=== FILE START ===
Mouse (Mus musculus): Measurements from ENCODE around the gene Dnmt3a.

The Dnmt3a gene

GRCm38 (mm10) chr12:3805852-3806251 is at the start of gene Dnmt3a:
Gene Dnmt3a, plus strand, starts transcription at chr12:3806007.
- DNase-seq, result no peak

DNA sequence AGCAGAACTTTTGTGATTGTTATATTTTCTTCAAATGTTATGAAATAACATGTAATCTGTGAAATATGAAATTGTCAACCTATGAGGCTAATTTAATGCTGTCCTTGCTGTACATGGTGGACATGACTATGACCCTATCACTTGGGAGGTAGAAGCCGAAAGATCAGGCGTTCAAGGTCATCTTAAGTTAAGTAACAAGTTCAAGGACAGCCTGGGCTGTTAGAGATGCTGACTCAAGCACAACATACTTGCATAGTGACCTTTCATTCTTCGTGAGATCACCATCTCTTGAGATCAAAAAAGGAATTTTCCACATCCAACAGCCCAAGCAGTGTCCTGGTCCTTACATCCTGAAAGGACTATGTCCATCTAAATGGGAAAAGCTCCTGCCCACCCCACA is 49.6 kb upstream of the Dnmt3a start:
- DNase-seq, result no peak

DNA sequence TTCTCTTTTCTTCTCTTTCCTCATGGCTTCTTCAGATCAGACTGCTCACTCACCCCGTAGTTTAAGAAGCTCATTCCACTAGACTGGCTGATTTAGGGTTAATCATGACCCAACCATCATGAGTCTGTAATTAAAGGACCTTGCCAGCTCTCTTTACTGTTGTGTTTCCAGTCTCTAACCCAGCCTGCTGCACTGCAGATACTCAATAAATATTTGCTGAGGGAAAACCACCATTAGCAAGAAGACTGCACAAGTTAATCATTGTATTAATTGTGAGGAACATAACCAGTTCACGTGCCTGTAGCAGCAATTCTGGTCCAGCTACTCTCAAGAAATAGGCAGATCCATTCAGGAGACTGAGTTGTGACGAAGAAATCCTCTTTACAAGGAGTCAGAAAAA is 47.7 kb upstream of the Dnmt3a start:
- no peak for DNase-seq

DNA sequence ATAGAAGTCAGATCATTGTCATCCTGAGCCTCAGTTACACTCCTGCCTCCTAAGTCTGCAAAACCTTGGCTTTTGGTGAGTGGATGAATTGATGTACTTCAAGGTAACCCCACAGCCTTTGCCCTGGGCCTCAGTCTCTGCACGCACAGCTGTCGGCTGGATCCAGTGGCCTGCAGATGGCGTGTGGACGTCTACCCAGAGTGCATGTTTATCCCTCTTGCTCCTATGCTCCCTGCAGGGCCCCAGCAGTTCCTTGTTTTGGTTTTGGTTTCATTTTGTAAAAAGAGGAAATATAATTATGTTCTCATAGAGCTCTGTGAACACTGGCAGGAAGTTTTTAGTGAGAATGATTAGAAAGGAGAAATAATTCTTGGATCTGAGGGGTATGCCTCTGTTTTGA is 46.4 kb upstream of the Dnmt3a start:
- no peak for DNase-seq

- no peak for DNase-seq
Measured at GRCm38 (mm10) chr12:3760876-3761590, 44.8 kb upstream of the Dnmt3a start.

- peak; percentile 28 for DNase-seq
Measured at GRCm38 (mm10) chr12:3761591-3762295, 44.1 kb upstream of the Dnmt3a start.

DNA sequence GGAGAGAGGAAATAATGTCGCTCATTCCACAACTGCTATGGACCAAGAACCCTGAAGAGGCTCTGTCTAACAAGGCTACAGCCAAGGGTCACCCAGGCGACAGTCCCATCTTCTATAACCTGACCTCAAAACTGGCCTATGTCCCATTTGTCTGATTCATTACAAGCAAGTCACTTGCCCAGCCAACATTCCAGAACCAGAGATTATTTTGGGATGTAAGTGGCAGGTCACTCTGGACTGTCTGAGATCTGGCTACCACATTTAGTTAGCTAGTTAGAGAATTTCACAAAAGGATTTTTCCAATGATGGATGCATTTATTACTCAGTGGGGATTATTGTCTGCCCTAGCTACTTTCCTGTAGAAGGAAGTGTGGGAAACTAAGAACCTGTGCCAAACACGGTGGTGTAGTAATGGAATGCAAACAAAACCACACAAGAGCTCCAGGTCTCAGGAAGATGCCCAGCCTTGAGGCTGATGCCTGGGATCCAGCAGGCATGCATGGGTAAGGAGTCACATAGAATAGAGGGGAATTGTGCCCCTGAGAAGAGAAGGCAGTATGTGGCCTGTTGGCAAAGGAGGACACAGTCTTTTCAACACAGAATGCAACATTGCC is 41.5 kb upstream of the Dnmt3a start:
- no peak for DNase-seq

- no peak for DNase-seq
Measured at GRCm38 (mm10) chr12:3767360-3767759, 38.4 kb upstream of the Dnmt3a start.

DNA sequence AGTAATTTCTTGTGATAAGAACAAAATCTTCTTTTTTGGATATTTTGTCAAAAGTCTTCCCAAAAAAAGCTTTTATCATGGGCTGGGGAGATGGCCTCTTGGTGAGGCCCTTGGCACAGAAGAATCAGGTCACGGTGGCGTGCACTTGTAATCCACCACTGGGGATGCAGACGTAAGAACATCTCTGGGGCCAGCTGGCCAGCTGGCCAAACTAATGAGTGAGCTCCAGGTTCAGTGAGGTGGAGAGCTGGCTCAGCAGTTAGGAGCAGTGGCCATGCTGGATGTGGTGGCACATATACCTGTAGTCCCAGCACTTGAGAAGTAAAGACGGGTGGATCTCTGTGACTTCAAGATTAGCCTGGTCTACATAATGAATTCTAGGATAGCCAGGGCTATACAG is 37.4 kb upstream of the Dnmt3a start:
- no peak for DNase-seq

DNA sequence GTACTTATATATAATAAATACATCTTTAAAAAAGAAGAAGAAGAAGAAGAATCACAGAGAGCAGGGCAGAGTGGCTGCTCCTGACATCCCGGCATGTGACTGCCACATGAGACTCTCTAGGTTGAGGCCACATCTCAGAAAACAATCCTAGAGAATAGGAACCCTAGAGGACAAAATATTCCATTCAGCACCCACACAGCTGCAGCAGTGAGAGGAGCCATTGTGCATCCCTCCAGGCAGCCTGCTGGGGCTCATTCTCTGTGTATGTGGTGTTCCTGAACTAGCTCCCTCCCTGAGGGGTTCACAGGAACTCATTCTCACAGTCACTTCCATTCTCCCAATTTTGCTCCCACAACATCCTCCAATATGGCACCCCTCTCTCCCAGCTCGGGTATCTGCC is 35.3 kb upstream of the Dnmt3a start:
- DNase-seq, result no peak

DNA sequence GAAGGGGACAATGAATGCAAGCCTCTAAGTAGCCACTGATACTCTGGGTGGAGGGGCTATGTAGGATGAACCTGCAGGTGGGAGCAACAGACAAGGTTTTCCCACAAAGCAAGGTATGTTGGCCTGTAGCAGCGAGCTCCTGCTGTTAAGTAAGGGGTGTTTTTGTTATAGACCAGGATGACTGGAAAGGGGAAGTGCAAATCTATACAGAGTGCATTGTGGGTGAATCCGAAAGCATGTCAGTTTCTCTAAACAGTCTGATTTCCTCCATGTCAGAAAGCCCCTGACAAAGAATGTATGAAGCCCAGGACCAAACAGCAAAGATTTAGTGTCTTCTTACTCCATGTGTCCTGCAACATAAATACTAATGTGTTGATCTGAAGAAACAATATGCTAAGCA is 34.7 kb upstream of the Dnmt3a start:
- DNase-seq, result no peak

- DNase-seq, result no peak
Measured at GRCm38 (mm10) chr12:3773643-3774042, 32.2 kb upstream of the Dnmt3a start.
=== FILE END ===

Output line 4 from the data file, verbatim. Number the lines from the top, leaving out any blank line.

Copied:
Gene Dnmt3a, plus strand, starts transcription at chr12:3806007.